Wednesday, September 15, 2010

Brimming With Hope and Blessings

           I felt compelled to speak more on this topic of having of children since I am simply brimming with the anticipation of new life in our home.  These topics come about more often in one’s life when you are with child or carrying around a small infant.  Quite a few of my friends are in a similar state at the moment.  Therefore in support of life, I have let some of my thoughts on procreation spill forth here to share with those who may need the support, and for one lady in particular who newly finds herself brimming as well.

          As I have said before, I am a proponent of staying out of other people’s bedrooms, since it is truly a prudential decision between you, your spouse and God.  But, here are some observations from my own experiences.  I do not purport that I know what is right for your own life and family.

n28206620_30769619_8285          There are a couple of old sayings that come to mind when I think on having children.  Number one, “God will provide.”  This is not a foolish old saying, simply thinking that I need do nothing other than have faith.  There is a reason people say, “God will provide.”  It is because God does know our needs.  He is after all, all-knowing, all-powerful and always present.  Most importantly, God wants to give us all His love. This is all to say, financially speaking, is there really ever a good time to have children? Will there ever be enough?  But to say, “God will provide,” is a leap of faith not for the faint of heart.

          My husband and I had a child one and half years into graduate school.  It was a hardly a time, financially, to have a child.  But we realized that in the vocation of marriage that the secondary purpose of marriage is to be ordered toward life.  In fact, it was a very good homily on life and marriage that truly conceived our son.  It was the last catalyst we needed to hear to fulfill this part of our marriage.

92_2514          When our son was born, we struggled, but we grew in the Spirit.  Our son had trouble with asthma during his first year of life and was in the hospital a few times, but through it all God did provide.  We were not left with financially crippling hospital bills.  Hospital charity and St. Vincent De Paul Society took care of it for us.  We learned though we may experience trial and yes, even some suffering, this life we live is   not about dying with possessions, perfect bodies or money in the bank.  It is all about salvation and our children play into that.  Everyday we know that we would rather be penniless than be without our son, Alexander, because he has brought us closer to God.  He (and each subsequent child) has helped us love and serve the Lord.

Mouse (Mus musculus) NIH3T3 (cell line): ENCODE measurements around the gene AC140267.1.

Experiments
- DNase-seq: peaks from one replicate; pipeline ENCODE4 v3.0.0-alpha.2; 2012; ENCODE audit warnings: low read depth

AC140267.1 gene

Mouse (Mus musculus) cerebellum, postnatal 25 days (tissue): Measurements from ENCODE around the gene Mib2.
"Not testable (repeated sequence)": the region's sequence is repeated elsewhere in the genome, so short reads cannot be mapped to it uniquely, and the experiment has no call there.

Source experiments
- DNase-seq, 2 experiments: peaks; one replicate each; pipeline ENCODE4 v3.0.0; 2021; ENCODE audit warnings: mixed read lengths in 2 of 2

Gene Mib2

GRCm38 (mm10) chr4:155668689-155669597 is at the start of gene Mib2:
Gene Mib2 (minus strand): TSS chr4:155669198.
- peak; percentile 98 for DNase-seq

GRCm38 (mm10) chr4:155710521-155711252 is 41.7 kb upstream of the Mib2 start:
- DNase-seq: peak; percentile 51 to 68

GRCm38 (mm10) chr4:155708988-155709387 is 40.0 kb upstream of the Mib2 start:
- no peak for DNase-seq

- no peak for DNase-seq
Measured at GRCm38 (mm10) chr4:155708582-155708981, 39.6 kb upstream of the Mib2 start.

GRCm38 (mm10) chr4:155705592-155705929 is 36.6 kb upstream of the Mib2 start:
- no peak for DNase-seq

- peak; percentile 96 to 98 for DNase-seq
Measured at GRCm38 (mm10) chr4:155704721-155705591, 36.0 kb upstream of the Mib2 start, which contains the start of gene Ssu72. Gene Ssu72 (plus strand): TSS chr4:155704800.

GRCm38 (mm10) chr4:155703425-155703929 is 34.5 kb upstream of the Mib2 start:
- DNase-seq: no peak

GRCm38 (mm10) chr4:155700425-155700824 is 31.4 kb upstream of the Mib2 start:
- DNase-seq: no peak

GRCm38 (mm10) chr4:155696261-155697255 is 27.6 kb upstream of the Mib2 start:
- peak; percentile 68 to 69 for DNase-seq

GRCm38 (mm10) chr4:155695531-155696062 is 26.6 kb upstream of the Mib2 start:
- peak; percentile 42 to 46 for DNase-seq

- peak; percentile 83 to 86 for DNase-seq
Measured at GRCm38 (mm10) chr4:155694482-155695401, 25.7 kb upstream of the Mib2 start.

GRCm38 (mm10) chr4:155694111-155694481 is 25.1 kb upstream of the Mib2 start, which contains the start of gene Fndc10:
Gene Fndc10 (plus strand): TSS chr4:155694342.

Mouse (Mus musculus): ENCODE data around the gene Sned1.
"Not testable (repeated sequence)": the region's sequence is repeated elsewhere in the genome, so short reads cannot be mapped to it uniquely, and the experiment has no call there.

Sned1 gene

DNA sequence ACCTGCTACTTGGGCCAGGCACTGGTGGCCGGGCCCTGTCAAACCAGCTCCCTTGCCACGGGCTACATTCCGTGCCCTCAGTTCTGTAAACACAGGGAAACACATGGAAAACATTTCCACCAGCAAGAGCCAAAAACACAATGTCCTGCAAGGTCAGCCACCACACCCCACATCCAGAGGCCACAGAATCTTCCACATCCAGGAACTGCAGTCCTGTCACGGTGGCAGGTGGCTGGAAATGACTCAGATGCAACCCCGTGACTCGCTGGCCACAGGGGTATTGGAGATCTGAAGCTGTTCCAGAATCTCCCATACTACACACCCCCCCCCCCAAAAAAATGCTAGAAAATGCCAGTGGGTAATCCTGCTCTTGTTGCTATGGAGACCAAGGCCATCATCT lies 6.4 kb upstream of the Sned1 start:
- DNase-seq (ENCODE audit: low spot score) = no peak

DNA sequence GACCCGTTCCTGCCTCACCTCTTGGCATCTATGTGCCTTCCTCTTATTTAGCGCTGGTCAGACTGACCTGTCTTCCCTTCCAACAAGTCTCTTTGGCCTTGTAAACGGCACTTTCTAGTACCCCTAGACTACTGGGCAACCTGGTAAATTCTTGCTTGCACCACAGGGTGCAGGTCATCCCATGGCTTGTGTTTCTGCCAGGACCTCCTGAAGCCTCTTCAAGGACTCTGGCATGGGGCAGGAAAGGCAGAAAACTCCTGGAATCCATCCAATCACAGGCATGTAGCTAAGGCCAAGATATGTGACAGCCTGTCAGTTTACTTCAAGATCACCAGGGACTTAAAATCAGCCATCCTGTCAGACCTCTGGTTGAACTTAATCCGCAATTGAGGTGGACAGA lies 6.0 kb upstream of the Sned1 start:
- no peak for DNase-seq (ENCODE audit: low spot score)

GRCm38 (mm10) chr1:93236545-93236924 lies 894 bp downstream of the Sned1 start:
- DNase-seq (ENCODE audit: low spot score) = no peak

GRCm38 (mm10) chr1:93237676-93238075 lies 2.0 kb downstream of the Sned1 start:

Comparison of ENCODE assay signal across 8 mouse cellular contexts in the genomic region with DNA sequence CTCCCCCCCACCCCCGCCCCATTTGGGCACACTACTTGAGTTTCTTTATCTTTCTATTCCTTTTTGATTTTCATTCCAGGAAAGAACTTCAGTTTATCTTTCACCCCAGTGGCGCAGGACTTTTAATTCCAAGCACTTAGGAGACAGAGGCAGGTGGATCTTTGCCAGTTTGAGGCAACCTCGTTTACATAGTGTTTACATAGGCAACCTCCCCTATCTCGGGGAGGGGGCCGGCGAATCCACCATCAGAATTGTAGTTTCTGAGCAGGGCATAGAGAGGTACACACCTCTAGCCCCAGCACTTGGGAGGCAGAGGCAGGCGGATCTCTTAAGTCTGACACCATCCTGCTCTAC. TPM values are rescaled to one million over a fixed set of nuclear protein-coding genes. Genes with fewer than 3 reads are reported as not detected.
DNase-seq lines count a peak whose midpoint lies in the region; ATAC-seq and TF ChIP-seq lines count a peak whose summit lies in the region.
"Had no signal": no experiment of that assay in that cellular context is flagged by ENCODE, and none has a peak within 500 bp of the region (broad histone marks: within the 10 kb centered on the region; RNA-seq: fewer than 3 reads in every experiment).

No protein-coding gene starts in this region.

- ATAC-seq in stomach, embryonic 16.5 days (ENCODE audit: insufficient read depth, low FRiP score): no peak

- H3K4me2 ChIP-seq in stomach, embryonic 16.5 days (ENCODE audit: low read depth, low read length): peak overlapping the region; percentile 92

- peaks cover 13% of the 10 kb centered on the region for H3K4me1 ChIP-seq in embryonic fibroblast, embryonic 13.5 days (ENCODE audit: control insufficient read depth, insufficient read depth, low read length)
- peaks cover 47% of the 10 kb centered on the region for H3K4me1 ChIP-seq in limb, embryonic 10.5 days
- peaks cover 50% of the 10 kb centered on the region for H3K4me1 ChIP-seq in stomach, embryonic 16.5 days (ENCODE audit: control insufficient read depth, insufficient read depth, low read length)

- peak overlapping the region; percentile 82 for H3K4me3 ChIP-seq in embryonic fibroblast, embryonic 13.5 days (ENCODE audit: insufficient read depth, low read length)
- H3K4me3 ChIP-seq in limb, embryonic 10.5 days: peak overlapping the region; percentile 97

Which brings me to the next saying, “The more the merrier.”  People scoff at large families.  People look at the high degree of organization and management large families must perform.  People see that large families go without a lot of the luxuries we have become accustomed to.  Yet more often than not people seem ignore the greater amount of love in those families; or that those family members have a greater sense of responsibility and service to each other than a smaller family.    Further, regardless of family size I have never heard a family member say, “I really wish Billy, or Sue were not born.”  I have heard parents say, I wish we had had more children, or I wish we could have more.

          As far as age and physical restrictions, obviously there are quite a few biblical examples in which folks gave birth to children in advanced age.  For me, this goes back to, “Is there ever a perfect time to add a person to your family?” The answer will always be a double edged sword.  One can always answer for oneself, “Yes, now and always. For the love of God is with us,” or “No, not quite now, because of x-y-z.”  I always have to ask myself, “Is x-y-z a good enough answer?”  I can always think of plenty of reasons of why yes it is and no it is not.  Nothing is without consequence.  It is truly another leap of faith.  But, I guess we have to trust that it is God’s will for us if we should conceive.  Too, I know that the Church does not condone contraceptive, even mental contraceptive.